Jacoby Ellsbury's season isn't finished yet as the Red Sox continue on in the ALCS. He's probably not begun to think a whole lot about his upcoming free agency, but it will be the talk of the offseason. The centerfielder turned 30 on September 11th and will be entering his age 30 season at the tail-end of his prime. I expect Robinson Cano to be re-signed by the Yankees relatively quickly at which point Ellsbury will be the best free agent.
Theo Epstein and Jed Hoyer have known Ellsbury for a long time. The Cubs were busy selecting Mark Pawelek as the 20th pick in the 2005 Draft while Theo's front office was readying to pick Jacoby Ellsbury 23rd. The Cubs' Mark Pawelek was busy kicking and punching Ninendos, the only perfect strike he ever threw, while Ellsbury was impressing scouts in AA a year after the draft. Pawelek has been fighting game consoles ever since while Ellsbury has impressed at the MLB level.
Ellsbury has put up impressive numbers while at the same time posting mediocre seasons in between. He's had trouble staying healthy, but when he is on the field, he produces. He's been an excellent fielder and an even more impressive baserunner. Almost exactly 1/2 of his home run total came in one season (2011). He was fantastic at the plate that year, but otherwise has just been about average.
I was trying to think of a similar player to Ellsbury that reached free agency recently and I'm having trouble. He's quite valuable, but not in the ways that you'd expect for someone who will command the interest and dollars that he will. Coco Crisp came to mind, but I don't think that compares. Ellsbury is one of the top free agents available this offseason and Crisp was not. Ellsbury is a fine player and quite possibly worth every penny he'll sign for.
I decided to look at Baseball Reference's similar players through age 29 and compare them to Ellsbury.
Among the ten most similar are three current players: David DeJesus, Coco Crisp and Shane Victorino. As a group, the ten combined to hit through age 29 .293/.357/.431 and had an OPS+ of 108. Ellsbury has hit .297/.350/.439 with an OPS+ of 108. It's hard to compare triple slash stats across eras so I wouldn't look too much into how similar those numbers are. OPS+ is adjusted for era and though wOBA and wRC+ would be better, those aren't offered on Baseball Reference.
Those ten players averaged 16.8 rWAR through age 29 and Ellsbury has 21.0. Tommy Holmes was the only other player in the group to have more than 18.8. Holmes had 23.7 rWAR. Ellsbury has been more valuable than the group, likely because of his defense and baserunning. Since Ellsbury has been better than the group through age 29, we can expect him to also be better after 29.
Only seven of the players on the list are retired and from 30 on those seven hit .290/.350/.422 with an OPS+ of 108. However, they played quite a bit less. Up through age 29 the seven retired players played in an average of 798 games (all 10 averaged 799). The seven retired players played in an average 716 after age 29. The retired ones averaged 9.7 rWAR.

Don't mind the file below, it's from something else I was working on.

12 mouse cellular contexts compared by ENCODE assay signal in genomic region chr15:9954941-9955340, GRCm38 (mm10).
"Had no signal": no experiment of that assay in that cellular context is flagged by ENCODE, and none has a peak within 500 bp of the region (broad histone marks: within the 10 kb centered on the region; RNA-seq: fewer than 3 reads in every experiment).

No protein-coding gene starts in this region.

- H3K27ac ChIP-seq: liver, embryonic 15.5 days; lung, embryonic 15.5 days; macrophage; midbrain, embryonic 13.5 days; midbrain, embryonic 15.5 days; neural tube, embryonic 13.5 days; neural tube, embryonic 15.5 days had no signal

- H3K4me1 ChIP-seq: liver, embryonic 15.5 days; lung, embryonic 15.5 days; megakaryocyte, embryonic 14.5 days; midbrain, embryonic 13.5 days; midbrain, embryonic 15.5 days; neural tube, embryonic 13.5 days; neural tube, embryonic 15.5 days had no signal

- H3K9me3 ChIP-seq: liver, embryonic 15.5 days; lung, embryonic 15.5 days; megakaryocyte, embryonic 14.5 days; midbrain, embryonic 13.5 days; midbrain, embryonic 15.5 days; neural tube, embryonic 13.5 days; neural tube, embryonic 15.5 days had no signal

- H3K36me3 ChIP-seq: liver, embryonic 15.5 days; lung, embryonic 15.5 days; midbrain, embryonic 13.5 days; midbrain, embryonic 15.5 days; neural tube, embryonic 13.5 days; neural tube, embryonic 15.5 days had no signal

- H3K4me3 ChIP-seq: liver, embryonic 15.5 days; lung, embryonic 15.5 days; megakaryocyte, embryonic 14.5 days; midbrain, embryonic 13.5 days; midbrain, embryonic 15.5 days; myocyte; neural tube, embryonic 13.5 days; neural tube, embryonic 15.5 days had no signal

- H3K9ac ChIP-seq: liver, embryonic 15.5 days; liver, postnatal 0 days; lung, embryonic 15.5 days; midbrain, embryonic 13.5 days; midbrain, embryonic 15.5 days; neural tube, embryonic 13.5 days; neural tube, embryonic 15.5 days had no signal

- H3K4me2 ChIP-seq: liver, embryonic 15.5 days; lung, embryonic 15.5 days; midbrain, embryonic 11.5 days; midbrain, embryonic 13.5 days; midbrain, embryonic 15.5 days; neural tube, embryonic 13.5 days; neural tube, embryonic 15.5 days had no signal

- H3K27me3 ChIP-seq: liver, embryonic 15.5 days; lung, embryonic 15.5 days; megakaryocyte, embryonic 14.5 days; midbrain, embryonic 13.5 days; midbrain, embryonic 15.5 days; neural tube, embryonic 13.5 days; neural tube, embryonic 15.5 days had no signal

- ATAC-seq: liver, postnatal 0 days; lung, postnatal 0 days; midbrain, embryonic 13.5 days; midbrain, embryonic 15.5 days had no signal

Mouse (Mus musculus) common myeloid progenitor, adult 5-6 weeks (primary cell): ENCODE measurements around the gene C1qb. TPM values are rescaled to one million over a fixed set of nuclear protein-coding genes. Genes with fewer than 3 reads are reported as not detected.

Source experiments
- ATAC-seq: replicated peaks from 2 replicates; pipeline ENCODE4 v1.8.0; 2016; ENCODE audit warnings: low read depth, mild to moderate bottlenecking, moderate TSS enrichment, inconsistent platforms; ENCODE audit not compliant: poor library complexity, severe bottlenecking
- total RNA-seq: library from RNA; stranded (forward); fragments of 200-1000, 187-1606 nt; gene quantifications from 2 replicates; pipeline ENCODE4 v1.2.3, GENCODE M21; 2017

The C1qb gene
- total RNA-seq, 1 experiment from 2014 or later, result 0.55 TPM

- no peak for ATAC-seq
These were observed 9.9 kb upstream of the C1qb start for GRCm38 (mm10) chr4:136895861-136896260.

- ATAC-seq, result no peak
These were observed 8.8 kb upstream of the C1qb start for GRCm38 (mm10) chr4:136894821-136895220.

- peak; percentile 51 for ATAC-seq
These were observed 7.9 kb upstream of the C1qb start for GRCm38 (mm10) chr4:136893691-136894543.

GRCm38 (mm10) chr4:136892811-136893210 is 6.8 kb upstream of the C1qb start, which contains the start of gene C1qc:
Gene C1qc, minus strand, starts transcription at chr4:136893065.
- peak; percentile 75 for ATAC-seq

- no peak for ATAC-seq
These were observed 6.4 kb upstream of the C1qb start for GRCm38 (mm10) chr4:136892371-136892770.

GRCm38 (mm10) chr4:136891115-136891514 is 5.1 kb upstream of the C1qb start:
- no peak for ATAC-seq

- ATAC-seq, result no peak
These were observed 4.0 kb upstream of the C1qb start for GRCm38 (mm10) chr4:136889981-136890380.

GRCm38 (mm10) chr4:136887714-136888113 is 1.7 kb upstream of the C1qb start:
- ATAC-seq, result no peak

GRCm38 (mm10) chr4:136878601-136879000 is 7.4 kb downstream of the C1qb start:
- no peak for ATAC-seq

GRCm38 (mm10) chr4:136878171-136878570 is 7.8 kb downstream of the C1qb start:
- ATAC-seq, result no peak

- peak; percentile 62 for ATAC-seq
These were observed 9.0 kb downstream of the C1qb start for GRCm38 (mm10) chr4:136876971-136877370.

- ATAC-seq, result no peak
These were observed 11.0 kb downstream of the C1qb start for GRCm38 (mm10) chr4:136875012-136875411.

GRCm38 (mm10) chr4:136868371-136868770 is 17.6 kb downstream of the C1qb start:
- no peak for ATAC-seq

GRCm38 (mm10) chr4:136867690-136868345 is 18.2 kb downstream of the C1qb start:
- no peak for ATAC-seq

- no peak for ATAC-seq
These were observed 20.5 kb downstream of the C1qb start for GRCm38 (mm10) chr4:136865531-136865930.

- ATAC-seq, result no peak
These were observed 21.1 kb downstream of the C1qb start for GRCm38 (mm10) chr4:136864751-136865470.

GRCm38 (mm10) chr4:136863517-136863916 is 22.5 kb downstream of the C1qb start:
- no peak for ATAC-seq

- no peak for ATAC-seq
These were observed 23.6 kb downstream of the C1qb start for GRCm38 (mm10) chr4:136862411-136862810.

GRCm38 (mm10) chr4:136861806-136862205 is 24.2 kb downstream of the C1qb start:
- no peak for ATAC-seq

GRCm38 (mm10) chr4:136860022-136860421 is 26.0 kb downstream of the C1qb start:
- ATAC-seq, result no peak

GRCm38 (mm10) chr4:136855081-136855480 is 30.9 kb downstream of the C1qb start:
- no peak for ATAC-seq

The rate stats didn't get worse as they aged, but they played less, which is predictable. If you were to estimate what his next contract would be by looking at the most similar players through age 29, you might conclude he's worth somewhere between $60 million and $70 million the rest of his career. You might be right, but you'd wrong to estimate his next contract will be that low.
Teams will try to estimate his value over several years and the best way we have to do so as fans is to use projections. Unfortunately, there aren't any available for 2014 yet, but Fangraphs has something labeled 2014 Steamer on the player pages. That's the Steamer projections that have come out annually for at least a few years. The numbers are a bit odd so we'll have to adjust to a reasonable number of plate appearances.
Steamer has Ellsbury at 0.5 fWAR over 74 plate appearances. For all I know, Fangraphs just took the final updated 2013 Steamer projections and threw 2014 on it. it's close enough since we're not trying to be exact anyway. That gives us about 4 fWAR over 600 plate appearances next year.
I was iniitially thinking 4.5 for next year so the 4 matches fairly closely with what I had off the top of my head.
- 2014: 4.0 WAR
- 2015: 3.5 WAR
- 2016: 3.0 WAR
- 2017: 2.5 WAR
- 2018: 2.0 WAR
- 2019: 1.5 WAR
- 2020: 1.0 WAR
That's 17.5 WAR through 2020. If we use a starting win value of $5.5 million and use 7% interest, that's a total contract of 7 years and $112.6 million. If we increase the starting point to $6.0 million and increase by half a million each year, that's $124.25 million. The midway point is $118.4 million.
I've ready articles that suggest he could get something like $150 million. I think any team that spends that much on Ellsbury is making a pretty big mistake.
Using the $16.9 million average annual value (118.4 million total), you might be able to sign Ellsbury for under $100 million if you increase it to $18.9 million annually. That would be $94.5 million over 5 seasons.
Want or don't want? There's gotta be a third choice. I'll take that one. I'm certainly not going to complain if the Cubs sign Jacoby Ellsbury this offseason. Well, if they pay him $150 million I will complain. If they pay him $120 million, I won't complain, but I won't be all excited either.